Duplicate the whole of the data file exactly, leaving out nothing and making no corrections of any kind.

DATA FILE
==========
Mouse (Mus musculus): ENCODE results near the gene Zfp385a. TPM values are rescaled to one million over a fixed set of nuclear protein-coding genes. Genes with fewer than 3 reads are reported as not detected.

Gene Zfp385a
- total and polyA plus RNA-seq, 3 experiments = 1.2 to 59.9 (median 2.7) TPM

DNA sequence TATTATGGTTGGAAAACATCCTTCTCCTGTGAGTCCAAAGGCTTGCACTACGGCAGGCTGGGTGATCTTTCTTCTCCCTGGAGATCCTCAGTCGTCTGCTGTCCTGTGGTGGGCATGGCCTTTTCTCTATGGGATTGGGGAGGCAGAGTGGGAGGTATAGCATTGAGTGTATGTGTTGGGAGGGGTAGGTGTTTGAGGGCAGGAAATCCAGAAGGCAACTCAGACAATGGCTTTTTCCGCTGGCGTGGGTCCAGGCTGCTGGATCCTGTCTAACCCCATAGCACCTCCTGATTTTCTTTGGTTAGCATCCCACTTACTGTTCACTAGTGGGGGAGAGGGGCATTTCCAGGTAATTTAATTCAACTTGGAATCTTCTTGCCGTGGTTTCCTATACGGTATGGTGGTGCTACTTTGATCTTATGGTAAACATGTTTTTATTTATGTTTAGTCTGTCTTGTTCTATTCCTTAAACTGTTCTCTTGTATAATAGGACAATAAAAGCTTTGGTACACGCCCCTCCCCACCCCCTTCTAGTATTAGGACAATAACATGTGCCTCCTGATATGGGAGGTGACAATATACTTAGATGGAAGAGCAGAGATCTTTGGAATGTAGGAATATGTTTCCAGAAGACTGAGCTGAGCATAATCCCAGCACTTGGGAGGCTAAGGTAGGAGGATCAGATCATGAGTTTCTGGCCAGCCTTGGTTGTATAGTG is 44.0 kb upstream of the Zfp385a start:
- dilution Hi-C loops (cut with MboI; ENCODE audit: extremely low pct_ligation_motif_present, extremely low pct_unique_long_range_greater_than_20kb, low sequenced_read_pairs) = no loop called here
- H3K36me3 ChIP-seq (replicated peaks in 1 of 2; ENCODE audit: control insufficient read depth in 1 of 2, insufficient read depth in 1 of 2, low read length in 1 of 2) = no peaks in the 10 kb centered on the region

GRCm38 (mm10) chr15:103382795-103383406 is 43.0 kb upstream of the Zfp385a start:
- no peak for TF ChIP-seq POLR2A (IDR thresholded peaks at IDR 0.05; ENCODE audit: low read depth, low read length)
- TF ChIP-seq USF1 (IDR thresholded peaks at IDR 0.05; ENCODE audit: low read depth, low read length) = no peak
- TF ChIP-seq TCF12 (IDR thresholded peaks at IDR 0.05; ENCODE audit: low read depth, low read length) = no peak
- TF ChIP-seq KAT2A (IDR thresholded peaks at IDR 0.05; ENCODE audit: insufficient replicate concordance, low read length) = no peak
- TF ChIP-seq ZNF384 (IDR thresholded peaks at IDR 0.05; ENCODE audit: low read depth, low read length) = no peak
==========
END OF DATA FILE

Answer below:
Mouse (Mus musculus): ENCODE results near the gene Zfp385a. TPM values are rescaled to one million over a fixed set of nuclear protein-coding genes. Genes with fewer than 3 reads are reported as not detected.

Gene Zfp385a
- total and polyA plus RNA-seq, 3 experiments = 1.2 to 59.9 (median 2.7) TPM

DNA sequence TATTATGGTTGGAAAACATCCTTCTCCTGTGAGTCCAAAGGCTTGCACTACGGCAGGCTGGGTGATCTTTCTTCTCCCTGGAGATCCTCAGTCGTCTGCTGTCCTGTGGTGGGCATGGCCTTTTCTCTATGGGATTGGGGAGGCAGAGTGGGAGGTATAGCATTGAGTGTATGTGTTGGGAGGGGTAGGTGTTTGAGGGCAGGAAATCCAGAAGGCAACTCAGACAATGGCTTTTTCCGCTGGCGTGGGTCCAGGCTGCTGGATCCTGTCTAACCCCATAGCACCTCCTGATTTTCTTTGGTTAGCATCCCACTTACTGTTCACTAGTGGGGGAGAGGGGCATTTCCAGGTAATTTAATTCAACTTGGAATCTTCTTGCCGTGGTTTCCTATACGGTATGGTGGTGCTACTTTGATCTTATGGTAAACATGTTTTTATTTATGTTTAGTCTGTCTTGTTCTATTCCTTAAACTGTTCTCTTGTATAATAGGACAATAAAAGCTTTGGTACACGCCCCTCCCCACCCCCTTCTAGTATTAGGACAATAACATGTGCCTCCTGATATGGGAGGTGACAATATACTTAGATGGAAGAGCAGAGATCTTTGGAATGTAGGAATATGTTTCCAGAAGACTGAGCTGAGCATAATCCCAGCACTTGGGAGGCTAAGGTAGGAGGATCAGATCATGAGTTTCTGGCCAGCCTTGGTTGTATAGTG is 44.0 kb upstream of the Zfp385a start:
- dilution Hi-C loops (cut with MboI; ENCODE audit: extremely low pct_ligation_motif_present, extremely low pct_unique_long_range_greater_than_20kb, low sequenced_read_pairs) = no loop called here
- H3K36me3 ChIP-seq (replicated peaks in 1 of 2; ENCODE audit: control insufficient read depth in 1 of 2, insufficient read depth in 1 of 2, low read length in 1 of 2) = no peaks in the 10 kb centered on the region

GRCm38 (mm10) chr15:103382795-103383406 is 43.0 kb upstream of the Zfp385a start:
- no peak for TF ChIP-seq POLR2A (IDR thresholded peaks at IDR 0.05; ENCODE audit: low read depth, low read length)
- TF ChIP-seq USF1 (IDR thresholded peaks at IDR 0.05; ENCODE audit: low read depth, low read length) = no peak
- TF ChIP-seq TCF12 (IDR thresholded peaks at IDR 0.05; ENCODE audit: low read depth, low read length) = no peak
- TF ChIP-seq KAT2A (IDR thresholded peaks at IDR 0.05; ENCODE audit: insufficient replicate concordance, low read length) = no peak
- TF ChIP-seq ZNF384 (IDR thresholded peaks at IDR 0.05; ENCODE audit: low read depth, low read length) = no peak